Old Man Wizard – Blame It All On Sorcery

Rating: 4/5
Distributor/label URL: https://www.facebook.com/Old.Man.Wizard/
Released: 2018
Buy Album [URL]: http://oldmanwizard.com/album/blame-it-all-on-sorcery
Band Website: https://www.facebook.com/Old.Man.Wizard/

Band line-up:

Francis Roberts – Guitar, Vocals
Andre Beller – Bass Guitar, Backing Vocals
Kris Calabio – Drums, Backing Vocals

Tracklisting:

1. Beginnings and Happenstance
2. Sorcerer
3. The Blind Prince
4. Never Leave
5. Cosmo
6. Somehow
7. Innocent Hands
8. The Last Ride of the Ancients
9. The Vision
10. The Long-Nosed-Wiseman

Review:

Old Man Wizard are a progressive, hard rock and metal band from California. Their new release ‘Blame It All On Sorcery’ will be released on May 11th 2018. Guitarist and vocalist Francis Roberts has commented the ’album is the result of a years-long winding (and fairly bumpy) road.’ He further comments he and his group ’actually almost recorded Blame It All On Sorcery at some point in 2014 or 2015, but Kris developed pretty bad tendonitis and (the band) had to replace him on drums for a couple of shows.’ He continues ‘We all wanted him on the album so we decided to take a break until he was able to play again’.

It’s no surprise this album took so long to produce. The harmony is unusually complex for most genres of rock. Its jazzy, relentless chromatic nature is rather striking, whilst simultaneously quite heavy much of the time. It really shows the metal sceptics that a great deal of creativity can be demonstrated with distorted guitars, bass and vocals. You don’t need keyboards or similar instruments to provide pleasing tones. Furthermore, the frustration of the recording experience shows in the lack of happy vibes. Eeriness, tension and sadness are frequently depicted.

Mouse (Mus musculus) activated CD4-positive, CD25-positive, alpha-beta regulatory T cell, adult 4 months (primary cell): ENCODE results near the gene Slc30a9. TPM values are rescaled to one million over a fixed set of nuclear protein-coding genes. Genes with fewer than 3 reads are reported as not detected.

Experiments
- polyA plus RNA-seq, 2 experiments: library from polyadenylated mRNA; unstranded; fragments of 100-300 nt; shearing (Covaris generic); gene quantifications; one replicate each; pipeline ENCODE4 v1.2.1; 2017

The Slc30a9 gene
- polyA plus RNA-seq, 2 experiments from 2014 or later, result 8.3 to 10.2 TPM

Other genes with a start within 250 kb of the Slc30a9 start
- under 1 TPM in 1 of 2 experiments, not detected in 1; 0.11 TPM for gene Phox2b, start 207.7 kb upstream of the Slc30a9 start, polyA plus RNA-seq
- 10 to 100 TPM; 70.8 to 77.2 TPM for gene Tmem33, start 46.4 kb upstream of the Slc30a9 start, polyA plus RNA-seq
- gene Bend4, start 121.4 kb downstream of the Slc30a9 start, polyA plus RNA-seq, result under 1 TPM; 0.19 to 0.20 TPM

It’s clear from their hiatus that the band members care about each other, and this is perhaps also shown in their music. Whilst they are powerful, the guitars do have a relatively warm tone to them rather than them being super distorted. The drums are rarely too manic and the singing is far from threatening. In fact the latter is sometimes even a tiny little bit on the angelic side. Relatively speaking. In a way. This music is clearly somewhat of a paradox with all its contrasting traits, but it is a fascinating listen.

Unfortunately, whilst they are rather colourful and distinctive, the vocal melodies aren’t quite as adventurous as the chords. They are fairly decent, but are a little on the safe side, with few large intervallic leaps. However, the variety of sounds, tempos, moods and the way everything progresses in the album at least partly makes up for that deficiency.

In conclusion, this is very good music of its style. It is more focused on songwriting than instrumental flashiness, so don’t expect anything close to crazy sweep picking, epic drum solos using strange polyrhythms or anything more skilled than your typical metal group. However, if that doesn’t matter to you, there is little in ‘BIAOS’ that will put you off this stuff, especially if you have a more sophisticated taste. And don’t worry, just because these guys are clever, don’t think they neglect simplified though fun power chords. Check the album out!

Review by Simon Wiedemann
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